9060 GSPEED=0
    9070 CLAT=500
    9080 TLAT=500
    9090 DESCENT=0
    9100 CALTI=1500
    9110 TALTI=0
    9120 SCORE=0
    9130 BURN=0
    9140 GRAVITY=1
    9199 RETURN
    9530 RETURN 

  • ​Soldering perfboard

    matseng02/03/2016 at 07:16 3 comments

    I took a perfboard and soldered up power and the data/address busses of the MCU, SRAM, NVRAM and the address bus latch.

    I did't really care about the exact order of the bits when wiring them up, I just went for the easiest layout. I'm not really sure why the manufacturers even care about designating the D0..D7 on a SRAM, the order is irrelevant as long as you don't move the chip to another system with live data on it. Same thing with the address bus. On a (EE)PROM it's required to carefully keep track of the A's and D's of course.

    This is how it ended up:

     Z8671                                  HEADER
    --------                                ------
    VCC  P36
    X2   P31                                    RW
    X1   P27                                    /E
    TX   P26                                    a7
    RX   P25      6264      DS135               a6
    /RES P24     -------   --------             a5
    R/W  P23     NC  VCC    A  VCC              a4
    /DS  P22     A   /WE    A  /WE              a3
    /AS  P21     A   CS2    A    A    LS373     a2
    P35  P20     A     A    A    A   -------    a1
    GND  P33     A    a6    A   a6   /OE VCC    a0
    P32  P34     a4   a7    a4  a7   a7   a6    d7
    A8    d7     a5  /OE    a5 /OE   d7   d6    d6
    A9    d6     a3   a2    a3  a2   d5   d4    d5
    A10   d5     a0 /CS1    a0 /CE   a5   a4    d4
    A11   d4     a1   d7    a1  d7   a3   a2    d3
    A12   d3     d5   d6    d5  d6   d3   d2    d2
    A13   d2     d3   d4    d3  d4   d1   d0    d1
    A14   d1     d1   d2    d1  d2   a1   a0    d0
    A15   d0     GND  d0    GND d0   GND  LE   GND

    Only the front side is shown, the backside is a horrible mess of "roadrunner"-style point-to-point wiring using insulated magnet wire that I just soldered thru the insulation with a 400C soldering iron.

  • The Z8671 is alive

    matseng02/03/2016 at 07:11 1 comment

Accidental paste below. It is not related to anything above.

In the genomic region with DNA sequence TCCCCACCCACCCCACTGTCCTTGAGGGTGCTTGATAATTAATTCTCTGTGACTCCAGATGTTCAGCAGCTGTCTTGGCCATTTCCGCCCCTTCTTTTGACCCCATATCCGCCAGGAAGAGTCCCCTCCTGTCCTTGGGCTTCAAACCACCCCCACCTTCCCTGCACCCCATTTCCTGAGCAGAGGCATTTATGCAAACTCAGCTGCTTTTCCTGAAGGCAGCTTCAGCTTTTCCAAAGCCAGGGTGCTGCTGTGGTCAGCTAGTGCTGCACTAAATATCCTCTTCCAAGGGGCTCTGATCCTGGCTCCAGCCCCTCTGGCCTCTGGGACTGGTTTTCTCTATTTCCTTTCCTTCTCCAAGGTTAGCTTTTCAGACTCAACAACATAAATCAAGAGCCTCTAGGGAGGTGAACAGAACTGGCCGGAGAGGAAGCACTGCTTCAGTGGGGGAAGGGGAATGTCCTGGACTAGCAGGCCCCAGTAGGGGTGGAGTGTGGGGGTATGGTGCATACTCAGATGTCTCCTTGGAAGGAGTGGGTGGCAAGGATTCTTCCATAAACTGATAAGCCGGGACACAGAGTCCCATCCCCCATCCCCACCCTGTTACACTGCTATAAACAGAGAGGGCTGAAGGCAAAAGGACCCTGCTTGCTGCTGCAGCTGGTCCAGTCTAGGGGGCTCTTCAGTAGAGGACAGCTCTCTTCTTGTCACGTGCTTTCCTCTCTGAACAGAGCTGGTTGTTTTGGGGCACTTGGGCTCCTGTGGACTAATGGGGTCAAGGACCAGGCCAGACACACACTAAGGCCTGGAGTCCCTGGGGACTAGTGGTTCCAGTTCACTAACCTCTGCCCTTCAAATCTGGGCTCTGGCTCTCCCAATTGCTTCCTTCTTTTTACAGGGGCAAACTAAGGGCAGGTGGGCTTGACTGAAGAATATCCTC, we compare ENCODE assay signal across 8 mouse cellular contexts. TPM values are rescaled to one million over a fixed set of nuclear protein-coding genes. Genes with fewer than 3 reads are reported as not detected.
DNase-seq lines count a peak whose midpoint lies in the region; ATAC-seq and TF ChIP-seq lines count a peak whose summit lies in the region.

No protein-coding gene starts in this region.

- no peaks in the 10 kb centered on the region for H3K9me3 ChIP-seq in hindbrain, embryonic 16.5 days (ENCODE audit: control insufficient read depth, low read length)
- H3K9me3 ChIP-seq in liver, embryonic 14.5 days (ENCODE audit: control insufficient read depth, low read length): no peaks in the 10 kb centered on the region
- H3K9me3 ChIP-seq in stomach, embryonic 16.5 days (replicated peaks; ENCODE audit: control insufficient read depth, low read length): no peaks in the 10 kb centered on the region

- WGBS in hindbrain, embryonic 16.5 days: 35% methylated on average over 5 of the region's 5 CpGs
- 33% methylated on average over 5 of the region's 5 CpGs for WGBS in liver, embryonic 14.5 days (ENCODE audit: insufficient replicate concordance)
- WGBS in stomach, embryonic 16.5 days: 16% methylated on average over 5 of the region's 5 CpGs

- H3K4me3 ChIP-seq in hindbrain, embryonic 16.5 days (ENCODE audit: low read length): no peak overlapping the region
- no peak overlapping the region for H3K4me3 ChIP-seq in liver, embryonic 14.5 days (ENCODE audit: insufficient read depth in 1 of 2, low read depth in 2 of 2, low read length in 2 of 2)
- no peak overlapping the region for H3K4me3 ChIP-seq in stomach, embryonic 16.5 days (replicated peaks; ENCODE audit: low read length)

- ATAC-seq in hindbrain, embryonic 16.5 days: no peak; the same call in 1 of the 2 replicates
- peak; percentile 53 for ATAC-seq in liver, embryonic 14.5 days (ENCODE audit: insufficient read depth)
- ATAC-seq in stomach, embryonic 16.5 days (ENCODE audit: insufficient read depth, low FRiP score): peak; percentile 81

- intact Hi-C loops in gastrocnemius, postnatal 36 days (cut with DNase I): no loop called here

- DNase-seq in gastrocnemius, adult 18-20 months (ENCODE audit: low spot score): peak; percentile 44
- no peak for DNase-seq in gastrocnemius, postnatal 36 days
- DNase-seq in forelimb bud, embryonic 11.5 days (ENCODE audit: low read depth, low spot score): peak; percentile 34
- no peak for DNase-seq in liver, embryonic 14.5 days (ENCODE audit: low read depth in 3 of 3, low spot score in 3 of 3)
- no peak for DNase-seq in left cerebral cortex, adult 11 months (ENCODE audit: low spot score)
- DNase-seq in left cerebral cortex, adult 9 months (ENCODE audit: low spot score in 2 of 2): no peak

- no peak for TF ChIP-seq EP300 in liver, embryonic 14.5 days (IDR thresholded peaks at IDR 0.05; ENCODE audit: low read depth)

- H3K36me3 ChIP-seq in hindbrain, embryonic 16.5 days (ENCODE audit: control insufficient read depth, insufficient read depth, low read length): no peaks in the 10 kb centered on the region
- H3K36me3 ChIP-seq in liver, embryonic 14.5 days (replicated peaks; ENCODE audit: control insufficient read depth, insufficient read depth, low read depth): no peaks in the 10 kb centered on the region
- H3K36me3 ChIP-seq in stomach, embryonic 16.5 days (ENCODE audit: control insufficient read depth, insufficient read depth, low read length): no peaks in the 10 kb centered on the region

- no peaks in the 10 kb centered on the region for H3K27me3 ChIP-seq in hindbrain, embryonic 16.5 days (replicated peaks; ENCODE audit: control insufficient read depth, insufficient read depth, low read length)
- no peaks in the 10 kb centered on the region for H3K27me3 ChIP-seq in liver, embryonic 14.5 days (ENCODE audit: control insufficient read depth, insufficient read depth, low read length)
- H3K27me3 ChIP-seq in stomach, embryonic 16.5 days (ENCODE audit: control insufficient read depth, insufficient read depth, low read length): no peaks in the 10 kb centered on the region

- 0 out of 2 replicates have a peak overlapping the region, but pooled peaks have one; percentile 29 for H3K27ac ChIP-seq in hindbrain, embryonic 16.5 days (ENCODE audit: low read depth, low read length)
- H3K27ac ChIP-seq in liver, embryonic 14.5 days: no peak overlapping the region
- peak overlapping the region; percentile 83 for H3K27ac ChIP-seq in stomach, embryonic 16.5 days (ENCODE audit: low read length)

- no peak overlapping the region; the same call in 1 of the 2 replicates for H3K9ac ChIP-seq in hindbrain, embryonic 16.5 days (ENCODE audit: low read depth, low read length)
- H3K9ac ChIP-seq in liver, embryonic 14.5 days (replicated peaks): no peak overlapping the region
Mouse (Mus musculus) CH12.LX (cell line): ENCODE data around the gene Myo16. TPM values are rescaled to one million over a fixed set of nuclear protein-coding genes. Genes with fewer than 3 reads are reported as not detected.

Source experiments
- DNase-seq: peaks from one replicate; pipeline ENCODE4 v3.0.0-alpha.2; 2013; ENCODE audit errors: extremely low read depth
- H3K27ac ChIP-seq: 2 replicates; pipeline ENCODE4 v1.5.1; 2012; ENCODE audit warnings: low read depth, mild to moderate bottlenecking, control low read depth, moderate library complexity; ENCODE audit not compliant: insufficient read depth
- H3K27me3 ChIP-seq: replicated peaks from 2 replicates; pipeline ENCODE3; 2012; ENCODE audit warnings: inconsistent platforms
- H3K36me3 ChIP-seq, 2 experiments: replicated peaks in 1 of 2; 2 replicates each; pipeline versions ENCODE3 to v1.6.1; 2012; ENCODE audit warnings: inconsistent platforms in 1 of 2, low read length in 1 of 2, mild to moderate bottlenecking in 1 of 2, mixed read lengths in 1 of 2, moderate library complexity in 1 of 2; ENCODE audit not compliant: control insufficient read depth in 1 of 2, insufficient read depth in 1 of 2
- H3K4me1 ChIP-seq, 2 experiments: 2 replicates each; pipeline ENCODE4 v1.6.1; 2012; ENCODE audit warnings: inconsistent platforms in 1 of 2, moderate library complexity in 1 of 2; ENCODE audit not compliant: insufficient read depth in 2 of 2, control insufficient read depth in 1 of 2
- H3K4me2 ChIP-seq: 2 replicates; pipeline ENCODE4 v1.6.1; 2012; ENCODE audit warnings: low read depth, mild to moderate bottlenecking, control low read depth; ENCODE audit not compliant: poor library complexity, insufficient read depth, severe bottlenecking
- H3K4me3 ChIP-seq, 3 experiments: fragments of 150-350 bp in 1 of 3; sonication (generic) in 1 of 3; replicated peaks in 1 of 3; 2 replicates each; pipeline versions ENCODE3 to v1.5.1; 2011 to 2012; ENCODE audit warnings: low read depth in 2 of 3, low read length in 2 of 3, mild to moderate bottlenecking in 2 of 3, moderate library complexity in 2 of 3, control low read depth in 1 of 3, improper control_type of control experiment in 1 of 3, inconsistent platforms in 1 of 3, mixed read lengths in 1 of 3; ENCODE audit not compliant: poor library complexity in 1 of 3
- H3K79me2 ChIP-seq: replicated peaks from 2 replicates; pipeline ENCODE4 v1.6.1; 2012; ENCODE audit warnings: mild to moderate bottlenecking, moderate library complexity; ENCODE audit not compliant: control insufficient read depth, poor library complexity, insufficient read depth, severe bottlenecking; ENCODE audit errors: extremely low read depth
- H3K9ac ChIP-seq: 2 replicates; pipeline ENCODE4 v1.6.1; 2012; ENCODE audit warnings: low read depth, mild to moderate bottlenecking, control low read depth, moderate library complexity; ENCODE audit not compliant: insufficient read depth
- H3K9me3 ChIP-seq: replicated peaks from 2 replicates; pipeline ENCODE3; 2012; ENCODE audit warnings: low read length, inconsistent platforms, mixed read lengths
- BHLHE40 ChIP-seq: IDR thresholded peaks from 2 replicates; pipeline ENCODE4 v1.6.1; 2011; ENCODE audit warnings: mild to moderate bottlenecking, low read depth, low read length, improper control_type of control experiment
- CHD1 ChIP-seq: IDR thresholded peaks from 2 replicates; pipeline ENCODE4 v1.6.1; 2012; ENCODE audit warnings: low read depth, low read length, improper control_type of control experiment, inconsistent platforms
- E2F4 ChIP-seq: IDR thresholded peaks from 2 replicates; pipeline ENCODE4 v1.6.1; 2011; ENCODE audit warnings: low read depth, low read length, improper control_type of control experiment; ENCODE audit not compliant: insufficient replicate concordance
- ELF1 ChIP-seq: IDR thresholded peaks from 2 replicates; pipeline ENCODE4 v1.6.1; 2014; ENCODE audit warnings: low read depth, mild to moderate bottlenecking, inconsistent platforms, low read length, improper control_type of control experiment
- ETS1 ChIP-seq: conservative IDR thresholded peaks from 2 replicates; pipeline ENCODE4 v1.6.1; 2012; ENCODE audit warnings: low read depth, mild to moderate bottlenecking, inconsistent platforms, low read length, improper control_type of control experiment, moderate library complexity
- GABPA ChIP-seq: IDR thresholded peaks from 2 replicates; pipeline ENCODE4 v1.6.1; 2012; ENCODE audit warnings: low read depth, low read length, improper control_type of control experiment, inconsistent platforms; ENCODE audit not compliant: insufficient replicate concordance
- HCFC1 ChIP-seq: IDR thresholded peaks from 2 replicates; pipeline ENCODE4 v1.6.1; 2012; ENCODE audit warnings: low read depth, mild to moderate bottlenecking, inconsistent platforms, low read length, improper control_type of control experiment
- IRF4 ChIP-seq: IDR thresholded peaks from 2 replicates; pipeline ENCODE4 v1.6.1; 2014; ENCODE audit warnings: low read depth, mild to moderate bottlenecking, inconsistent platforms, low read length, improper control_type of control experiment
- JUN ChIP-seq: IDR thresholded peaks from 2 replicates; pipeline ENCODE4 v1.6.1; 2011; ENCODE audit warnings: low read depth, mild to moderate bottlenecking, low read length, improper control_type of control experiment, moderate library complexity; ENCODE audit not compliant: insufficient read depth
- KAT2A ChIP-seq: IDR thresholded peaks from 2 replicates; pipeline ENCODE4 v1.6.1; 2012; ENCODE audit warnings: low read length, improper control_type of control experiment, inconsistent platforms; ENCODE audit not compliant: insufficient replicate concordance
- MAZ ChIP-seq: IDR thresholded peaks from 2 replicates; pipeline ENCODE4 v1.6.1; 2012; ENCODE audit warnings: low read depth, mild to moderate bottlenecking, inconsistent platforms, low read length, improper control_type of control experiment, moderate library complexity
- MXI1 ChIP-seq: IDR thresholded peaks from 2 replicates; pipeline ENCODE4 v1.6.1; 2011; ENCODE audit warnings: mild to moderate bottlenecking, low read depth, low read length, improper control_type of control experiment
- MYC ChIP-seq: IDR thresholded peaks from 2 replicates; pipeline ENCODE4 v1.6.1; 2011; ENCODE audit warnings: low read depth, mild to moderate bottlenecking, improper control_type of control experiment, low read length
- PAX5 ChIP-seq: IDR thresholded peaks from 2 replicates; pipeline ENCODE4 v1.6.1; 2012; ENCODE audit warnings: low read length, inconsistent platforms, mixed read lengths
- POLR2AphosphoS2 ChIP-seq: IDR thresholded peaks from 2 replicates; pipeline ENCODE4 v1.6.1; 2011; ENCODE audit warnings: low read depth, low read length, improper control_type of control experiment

I didn't know if the processor was still working after all this time on a disintegrating piece of antistatic foam so I wired up the simplest possible test circuit on a solderless breadboard.

    Just the CPU plus a 100nF cap and the crystal with its 20pF load caps is required. And three 1K resistors that pulls up the lower three bits of data bus to force the baudrate to be set to 300 baud.

    It's hooked up to a Adafruit FTDI adapter which also supplies the 5 volts power for it.

    It seems like it works rather well as can be seen on the terminal above. It complains about a syntax error at line 24950, but I guess that is because the BASIC firmware gets confused when databus is flowing while it probing the memory ranges. At least I hope it is so or else the BASIC ROM has succumbed to bitrot over the years. :-(

  • Hacking into a Dallas NVRAM

    matseng02/03/2016 at 07:09 4 comments

    Since my EPROM burner is so old it connect via a parallel port I needed to find another solution for that. I found an old but never used Dallas DS1235 32Kx8 NVRAM module that I got in a goodie bag at some electronics seminar I attended way back in the past.

    It's dated 1988 and looking at the data sheet the internal battery should last at least 10 years. Considering it's almost 20 years past the expiry date I wanted to make sure that the batteries wasn't dead.

    The module consists of a SRAM with a DS1210 Nonvolatile Controller Chip and two lithium batteries potted in epoxy.

    Luckily the top of the DS1210 was exposed at the bottom so it was rather easy to just use a hot soldering iron to scrape off the epoxy layer by layer to get down to the legs of the DS1210 so I could measure the voltages of VBAT1 and VBAT2.

    It was dead... VBAT1 had just a few millivolts and VBAT2 had fared batter and was at 250mV.

    I will dig out some more of the epoxy so I can cut one of the battery leads and attach an external battery to keep the module alive without VCC.

    I'm not sure if I can use a single 3 volt coin cell battery and expect the SRAM to be within data retention limits since the DS1210 have a voltage drop of up to 0.3 volts. But the maximum voltage of VBAT1/2 on the DS1210 is 4.0 volts so I can't just series two coin cells.

    So I have three choices. Either run it on a single standard 3v cell, get a 3.6 volt Li-ion coin cell or series two 3 volt cells and then hook it up with some diodes to drop off the extra voltage. But at nano amps the Vf of a diode is not much so I'd need a lot of them. Maybe I can use a LED instead....